sexta-feira, 30 de julho de 2010

Jodi Picoult escolhe cinco romances que considera marcantes

The best-selling writer handpicks five 20th-century novels that provoke, haunt, enchant, and upend her thinking (in the best way possible).

I think we have stories because they help us understand who we are. But there's a tendency to assume that a story must be ingested in a certain way, that it must mean one thing. So readers are always trying to ferret out the truth. I want to argue that this idea is a raging and utter lie. The reader brings as much to the book as the writer does: You're bringing your past, you're bringing your thoughts, you're bringing your future. It's my job as a writer to tell you a story that's going to take you away from whatever you're doing—your laundry, your kids, whatever—but that, to me, is the least important part. When I sit down to write a book, my goal is to make you ask yourself, "Why are my opinions what they are?" I'm not going to make you change them necessarily. You might if I've done a good job, but at the very least, you're going to ask yourself where you stand on a given issue. To me, the mark of a great book is that it can move a variety of people, even though each person is connecting in a different way. The purpose of a story is to be a crowbar that slides under your skin and, with luck, cracks your mind wide open.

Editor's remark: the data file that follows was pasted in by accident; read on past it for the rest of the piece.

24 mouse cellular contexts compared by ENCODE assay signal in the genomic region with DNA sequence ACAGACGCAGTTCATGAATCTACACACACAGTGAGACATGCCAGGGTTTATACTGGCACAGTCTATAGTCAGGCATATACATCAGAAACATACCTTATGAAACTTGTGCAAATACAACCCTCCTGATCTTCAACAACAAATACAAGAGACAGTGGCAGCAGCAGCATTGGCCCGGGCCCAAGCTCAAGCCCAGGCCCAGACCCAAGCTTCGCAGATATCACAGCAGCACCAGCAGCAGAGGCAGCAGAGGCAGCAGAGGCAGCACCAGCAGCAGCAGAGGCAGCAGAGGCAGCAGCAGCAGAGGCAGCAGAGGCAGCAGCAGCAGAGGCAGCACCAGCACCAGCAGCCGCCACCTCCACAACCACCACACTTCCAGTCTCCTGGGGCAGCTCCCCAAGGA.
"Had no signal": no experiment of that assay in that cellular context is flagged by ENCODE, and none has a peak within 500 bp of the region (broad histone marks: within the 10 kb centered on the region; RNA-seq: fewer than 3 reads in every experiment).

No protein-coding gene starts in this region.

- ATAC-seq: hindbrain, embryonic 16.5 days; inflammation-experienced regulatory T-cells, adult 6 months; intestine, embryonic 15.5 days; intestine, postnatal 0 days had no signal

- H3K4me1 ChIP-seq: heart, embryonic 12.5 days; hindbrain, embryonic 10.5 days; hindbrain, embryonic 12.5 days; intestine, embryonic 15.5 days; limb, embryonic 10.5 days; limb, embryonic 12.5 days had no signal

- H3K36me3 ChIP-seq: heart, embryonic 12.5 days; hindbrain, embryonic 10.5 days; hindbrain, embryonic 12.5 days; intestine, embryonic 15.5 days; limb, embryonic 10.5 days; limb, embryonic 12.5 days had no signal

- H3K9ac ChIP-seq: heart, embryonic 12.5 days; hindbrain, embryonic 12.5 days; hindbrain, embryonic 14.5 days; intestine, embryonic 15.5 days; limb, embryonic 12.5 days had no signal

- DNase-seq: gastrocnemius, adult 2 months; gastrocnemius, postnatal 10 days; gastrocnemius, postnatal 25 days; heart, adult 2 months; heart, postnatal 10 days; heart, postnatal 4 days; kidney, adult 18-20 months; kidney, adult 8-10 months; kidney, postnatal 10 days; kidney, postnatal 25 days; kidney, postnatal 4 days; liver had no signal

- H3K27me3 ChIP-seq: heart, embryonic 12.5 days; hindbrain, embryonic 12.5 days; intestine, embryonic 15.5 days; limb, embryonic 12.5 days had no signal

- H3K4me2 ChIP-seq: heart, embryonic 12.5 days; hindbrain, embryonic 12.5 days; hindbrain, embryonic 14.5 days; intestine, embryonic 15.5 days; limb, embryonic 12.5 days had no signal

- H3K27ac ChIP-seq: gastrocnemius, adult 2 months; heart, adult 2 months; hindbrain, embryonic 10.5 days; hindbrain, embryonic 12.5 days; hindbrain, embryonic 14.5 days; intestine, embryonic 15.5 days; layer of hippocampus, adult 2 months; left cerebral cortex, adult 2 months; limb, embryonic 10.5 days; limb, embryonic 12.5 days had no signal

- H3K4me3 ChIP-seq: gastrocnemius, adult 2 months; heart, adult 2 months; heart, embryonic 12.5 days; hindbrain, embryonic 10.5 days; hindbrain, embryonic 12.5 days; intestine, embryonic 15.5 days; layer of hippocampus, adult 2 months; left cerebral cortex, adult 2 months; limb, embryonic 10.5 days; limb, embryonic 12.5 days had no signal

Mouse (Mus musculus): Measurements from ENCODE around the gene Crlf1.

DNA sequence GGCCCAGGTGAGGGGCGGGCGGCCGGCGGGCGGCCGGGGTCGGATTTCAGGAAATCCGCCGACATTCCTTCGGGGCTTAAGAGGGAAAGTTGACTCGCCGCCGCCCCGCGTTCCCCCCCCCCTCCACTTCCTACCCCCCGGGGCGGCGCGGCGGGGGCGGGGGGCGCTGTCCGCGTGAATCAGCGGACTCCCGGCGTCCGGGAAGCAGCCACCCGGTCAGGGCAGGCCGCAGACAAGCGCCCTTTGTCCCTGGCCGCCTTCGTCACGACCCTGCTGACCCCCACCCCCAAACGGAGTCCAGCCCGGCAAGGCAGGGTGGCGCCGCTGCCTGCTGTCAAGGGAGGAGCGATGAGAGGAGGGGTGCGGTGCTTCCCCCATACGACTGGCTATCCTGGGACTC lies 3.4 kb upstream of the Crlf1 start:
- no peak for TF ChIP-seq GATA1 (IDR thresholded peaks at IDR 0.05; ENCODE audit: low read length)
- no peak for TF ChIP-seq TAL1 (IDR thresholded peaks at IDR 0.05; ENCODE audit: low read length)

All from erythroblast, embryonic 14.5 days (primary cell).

E os cinco eleitos de Jodi Picoult são:

1. The Great Gatsby
By F. Scott Fitzgerald

2.  Turtle Moon
By Alice Hoffman

3.  Out of Africa
By Isak Dinesen

4. First Light
By Charles Baxter

5. Life of Pi
By Yann Martel

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